You’ve got to look deep. You’ve got to fathom the heights and the depths. You’ve got to grasp the subtle yet grand sway of nature rolling across placid horizons, bringing artistic fire and fury into full view. Each broad painting of splendid landscape settles the heart’s quiet glory; and it is Southern Appalachia in Western North Carolina, passionately holding the surrounding scenery in Highlands NC in protective custody.
We at The Park on Main®, the luxury hotel in Highlands, recognize the beauty that encompasses this small town. We point to nature’s scenery in Highlands, NC and the geological wonders that shape this place into a visual feast – a rugged work of art sculpted upon ancient tectonic shifts of earthen masses.
Exploring A Rain Forest
Cue the jungle music for your stay at The Park on Main® to explore a real-live rainforest. Southern Appalachia is one of two rainforests in North America; the other is in Alaska and the Pacific Northwest, both are deemed temperate rainforests. Puerto Rico has the only tropical rainforest in the United States, according to the National Forest Foundation.
You may not come face to face with any chimpanzees or rhinoceroses or roaring lions (outside of a zoo). But for a rainforest, Southern Appalachia – with its proud mountains – certainly provides a wealth of butterflies, beetles, snakes, bog turtles, black bears, peregrine falcons and other exotic wildlife, including endangered bats and rare salamanders in green-deep, dense forests. Temperatures in tropical rainforests are warmer; temperate rainforests – like the one surrounding Highlands, North Carolina – are generally cooler and are inhabited by hundreds of species of trees with broad leafs.
Average daily temperature highs around Highlands this month is 43. Average lows dip into the lower 20s with average monthly snowfall at 4 inches (12 inches for the year totally). The snowfall blankets the surrounding mountain range in a dazzling display of artistic white. The average age of trees in tropical rainforests is 50-100 years. Temperate rainforests have a smaller number of tree species (10-20), but the average age of trees is 500-1,000 years. Tree leaves are usually needles. The Southern Appalachian Mountains covering the western third of North Carolina are part of a larger rainforest of more than 1,500 square miles from central Alabama to Canada, according to The Nature Conservatory.
Going To Extremes
The Southern Appalachian Mountains produce some geological extremes: The New River is the oldest in North America and Mount Mitchell has the highest peak east of the Rockies. The range consists of the Blue Ridge Mountains and four other physiological provinces, according to the U.S. Geological Survey. The Unaka Mountains surround the Blue Ridge with the Great Smoky Mountains to the northwest and the Blue Ridge Mountains to the southeast. The Appalachian Mountains provide a barrier between the Coastal Plain and the interior lowlands, according to Encyclopedia Britannica.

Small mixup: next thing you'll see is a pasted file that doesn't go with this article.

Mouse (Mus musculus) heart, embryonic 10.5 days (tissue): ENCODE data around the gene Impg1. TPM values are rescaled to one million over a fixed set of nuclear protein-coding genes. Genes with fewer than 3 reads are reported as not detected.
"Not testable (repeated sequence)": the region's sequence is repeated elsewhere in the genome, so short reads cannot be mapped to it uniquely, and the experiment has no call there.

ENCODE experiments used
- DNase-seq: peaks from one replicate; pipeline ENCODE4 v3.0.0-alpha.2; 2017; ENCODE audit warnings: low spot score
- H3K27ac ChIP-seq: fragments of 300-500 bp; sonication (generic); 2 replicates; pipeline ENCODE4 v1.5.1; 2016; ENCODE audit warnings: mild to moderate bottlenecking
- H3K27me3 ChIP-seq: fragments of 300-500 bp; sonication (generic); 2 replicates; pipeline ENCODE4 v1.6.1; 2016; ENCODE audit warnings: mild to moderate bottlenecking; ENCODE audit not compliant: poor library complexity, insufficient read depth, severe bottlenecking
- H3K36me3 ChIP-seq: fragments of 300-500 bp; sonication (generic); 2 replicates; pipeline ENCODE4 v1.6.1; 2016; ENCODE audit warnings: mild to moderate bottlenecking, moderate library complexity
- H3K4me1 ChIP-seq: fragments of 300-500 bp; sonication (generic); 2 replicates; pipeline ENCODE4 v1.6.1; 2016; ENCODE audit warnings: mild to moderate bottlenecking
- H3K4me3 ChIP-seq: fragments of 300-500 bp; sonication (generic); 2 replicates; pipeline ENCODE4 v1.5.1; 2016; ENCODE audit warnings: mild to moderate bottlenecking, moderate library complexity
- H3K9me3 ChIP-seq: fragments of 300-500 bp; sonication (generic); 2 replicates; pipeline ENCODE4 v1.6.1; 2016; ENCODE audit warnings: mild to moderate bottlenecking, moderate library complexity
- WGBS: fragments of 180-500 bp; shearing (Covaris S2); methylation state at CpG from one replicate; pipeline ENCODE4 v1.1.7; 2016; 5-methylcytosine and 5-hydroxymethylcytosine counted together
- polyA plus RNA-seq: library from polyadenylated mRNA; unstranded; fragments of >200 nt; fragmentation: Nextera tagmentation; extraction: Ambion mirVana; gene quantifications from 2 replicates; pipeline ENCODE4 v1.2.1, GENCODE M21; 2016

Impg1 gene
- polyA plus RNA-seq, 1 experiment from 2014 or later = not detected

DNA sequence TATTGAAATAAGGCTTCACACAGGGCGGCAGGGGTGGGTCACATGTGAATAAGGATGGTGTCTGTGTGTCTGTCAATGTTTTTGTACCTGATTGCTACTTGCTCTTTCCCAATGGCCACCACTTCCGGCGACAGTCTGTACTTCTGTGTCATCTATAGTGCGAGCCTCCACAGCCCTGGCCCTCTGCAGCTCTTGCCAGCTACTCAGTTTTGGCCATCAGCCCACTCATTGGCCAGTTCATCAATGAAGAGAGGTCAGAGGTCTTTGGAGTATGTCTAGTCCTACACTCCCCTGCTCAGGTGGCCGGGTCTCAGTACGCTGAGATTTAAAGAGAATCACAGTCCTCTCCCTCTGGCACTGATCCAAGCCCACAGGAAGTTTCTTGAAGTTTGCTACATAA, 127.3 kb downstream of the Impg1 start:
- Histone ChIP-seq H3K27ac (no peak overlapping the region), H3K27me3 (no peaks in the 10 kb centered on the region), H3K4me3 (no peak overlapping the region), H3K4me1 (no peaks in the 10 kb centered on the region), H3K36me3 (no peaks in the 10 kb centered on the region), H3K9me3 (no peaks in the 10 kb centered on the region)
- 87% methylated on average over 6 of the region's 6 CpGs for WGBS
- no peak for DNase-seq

Going Back To The Ancient Past
Archeologists believe earthen plates collided 680 million years ago to create the supercontinent Pangaea that produced the Appalachian range, which were part of the Atlas Mountains of Morocco and Algeria. Six hundred million years of erosion flattened the mountain range, but Cenozoic Era continental shifts raised the mountains and resurrected streams and rivers. This era ended 23 million years ago.
Top Of The World
To get a good look at how very ancient history shaped Southern Appalachia’s natural artistry, here are two vantage points:
- The Cullasaja River Gorge between Highlands and Franklin, North Carolina along the 61-mile Waterfall Byway provides 21st-century visitors an amazing view of three major waterfalls whipping through the Nantahala National Forest. Motorists can drive under the 120-foot Bridal Veil Falls and walk behind Dry Falls.
- Sunset Rock gives hikers a cliff side view of granite slabs and brilliant sunsets over Highlands, Brushy Face Mountain on the west and the Horse Cove vista on the east. Take Highlands’ Main Street east to Horse Cove Road. Continue on Horse Cove Road from Highways 28 and 64 to the Highlands Nature Center.
Learn more about splendid mountain views. What do you think about this brief tour through ancient history and our geology lesson? Give us a call today to make reservations for a weekend excursion, and follow us on social media for more information about our beautiful area.
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